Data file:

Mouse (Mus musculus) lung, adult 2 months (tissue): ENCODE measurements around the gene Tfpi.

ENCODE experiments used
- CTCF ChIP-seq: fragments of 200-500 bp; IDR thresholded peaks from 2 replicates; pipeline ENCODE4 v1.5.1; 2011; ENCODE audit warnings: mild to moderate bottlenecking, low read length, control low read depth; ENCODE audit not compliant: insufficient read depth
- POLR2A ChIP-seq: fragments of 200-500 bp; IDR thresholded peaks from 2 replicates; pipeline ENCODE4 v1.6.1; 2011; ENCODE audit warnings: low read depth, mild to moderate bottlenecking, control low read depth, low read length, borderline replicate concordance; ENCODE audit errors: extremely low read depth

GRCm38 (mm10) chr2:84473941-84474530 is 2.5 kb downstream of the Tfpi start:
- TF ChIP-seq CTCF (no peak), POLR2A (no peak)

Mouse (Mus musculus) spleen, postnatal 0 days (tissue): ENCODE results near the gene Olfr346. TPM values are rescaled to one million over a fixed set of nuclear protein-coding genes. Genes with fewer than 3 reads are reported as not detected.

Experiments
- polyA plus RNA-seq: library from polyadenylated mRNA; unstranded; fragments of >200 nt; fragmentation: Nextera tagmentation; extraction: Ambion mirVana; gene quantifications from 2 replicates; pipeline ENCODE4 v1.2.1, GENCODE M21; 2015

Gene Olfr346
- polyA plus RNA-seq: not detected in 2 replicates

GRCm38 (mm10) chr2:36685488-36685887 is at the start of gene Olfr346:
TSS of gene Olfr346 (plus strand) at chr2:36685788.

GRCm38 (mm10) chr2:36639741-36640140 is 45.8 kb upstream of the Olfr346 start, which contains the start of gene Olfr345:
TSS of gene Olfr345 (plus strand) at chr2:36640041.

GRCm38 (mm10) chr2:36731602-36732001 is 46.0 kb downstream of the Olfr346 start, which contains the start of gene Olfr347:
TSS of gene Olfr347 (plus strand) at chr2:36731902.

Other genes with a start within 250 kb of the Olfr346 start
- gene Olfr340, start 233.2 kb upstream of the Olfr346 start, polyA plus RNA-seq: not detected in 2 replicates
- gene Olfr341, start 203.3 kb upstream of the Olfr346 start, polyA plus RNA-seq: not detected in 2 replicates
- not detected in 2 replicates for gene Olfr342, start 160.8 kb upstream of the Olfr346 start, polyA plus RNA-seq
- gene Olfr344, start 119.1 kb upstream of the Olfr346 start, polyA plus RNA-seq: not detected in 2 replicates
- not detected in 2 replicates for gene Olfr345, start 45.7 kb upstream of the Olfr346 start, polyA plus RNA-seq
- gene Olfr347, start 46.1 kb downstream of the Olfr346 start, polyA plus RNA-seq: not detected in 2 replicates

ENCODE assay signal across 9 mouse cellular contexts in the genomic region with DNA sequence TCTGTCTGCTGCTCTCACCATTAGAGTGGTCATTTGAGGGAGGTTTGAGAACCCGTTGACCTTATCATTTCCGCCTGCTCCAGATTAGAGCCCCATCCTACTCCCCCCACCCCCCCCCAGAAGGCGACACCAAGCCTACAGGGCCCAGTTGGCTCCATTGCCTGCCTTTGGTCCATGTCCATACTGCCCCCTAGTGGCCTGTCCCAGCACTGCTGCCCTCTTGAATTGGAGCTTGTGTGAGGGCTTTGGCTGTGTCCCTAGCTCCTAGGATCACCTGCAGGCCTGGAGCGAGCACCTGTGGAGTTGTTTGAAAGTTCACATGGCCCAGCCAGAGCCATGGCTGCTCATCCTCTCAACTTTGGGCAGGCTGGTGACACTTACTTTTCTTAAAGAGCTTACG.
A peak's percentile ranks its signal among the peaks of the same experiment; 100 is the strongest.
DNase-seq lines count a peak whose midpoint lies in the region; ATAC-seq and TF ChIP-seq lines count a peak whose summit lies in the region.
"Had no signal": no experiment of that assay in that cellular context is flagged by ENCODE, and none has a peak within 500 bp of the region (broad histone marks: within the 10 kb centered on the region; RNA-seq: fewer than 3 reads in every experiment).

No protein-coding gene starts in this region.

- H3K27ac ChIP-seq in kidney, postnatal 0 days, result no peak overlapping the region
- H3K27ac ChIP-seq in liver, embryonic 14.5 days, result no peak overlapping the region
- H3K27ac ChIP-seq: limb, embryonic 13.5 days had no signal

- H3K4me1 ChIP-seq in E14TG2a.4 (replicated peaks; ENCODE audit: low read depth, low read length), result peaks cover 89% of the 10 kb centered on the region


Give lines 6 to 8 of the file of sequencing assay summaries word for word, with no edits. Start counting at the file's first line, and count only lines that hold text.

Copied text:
- TF ChIP-seq CTCF (no peak), POLR2A (no peak)

Mouse (Mus musculus) spleen, postnatal 0 days (tissue): ENCODE results near the gene Olfr346. TPM values are rescaled to one million over a fixed set of nuclear protein-coding genes. Genes with fewer than 3 reads are reported as not detected.

Experiments